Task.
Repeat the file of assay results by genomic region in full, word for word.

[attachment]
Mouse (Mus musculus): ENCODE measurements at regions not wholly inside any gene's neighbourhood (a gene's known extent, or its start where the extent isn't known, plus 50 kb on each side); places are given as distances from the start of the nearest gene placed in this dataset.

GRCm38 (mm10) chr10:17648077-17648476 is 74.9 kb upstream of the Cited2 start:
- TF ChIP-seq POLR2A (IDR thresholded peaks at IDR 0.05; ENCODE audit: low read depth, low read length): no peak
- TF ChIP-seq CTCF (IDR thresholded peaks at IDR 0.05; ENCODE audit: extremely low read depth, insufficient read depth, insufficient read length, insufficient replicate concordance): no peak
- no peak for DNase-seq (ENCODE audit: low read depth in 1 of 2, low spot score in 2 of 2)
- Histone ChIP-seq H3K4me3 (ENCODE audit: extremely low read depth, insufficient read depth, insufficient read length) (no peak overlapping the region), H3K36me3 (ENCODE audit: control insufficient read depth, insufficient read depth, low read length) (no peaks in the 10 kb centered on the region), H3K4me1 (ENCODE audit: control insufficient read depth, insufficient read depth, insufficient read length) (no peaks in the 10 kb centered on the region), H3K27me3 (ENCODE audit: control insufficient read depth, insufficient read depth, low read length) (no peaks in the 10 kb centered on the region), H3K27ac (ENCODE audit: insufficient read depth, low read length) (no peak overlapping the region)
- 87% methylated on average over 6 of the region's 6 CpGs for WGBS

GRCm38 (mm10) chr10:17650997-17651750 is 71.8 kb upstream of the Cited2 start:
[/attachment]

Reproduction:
Mouse (Mus musculus): ENCODE measurements at regions not wholly inside any gene's neighbourhood (a gene's known extent, or its start where the extent isn't known, plus 50 kb on each side); places are given as distances from the start of the nearest gene placed in this dataset.

GRCm38 (mm10) chr10:17648077-17648476 is 74.9 kb upstream of the Cited2 start:
- TF ChIP-seq POLR2A (IDR thresholded peaks at IDR 0.05; ENCODE audit: low read depth, low read length): no peak
- TF ChIP-seq CTCF (IDR thresholded peaks at IDR 0.05; ENCODE audit: extremely low read depth, insufficient read depth, insufficient read length, insufficient replicate concordance): no peak
- no peak for DNase-seq (ENCODE audit: low read depth in 1 of 2, low spot score in 2 of 2)
- Histone ChIP-seq H3K4me3 (ENCODE audit: extremely low read depth, insufficient read depth, insufficient read length) (no peak overlapping the region), H3K36me3 (ENCODE audit: control insufficient read depth, insufficient read depth, low read length) (no peaks in the 10 kb centered on the region), H3K4me1 (ENCODE audit: control insufficient read depth, insufficient read depth, insufficient read length) (no peaks in the 10 kb centered on the region), H3K27me3 (ENCODE audit: control insufficient read depth, insufficient read depth, low read length) (no peaks in the 10 kb centered on the region), H3K27ac (ENCODE audit: insufficient read depth, low read length) (no peak overlapping the region)
- 87% methylated on average over 6 of the region's 6 CpGs for WGBS

GRCm38 (mm10) chr10:17650997-17651750 is 71.8 kb upstream of the Cited2 start: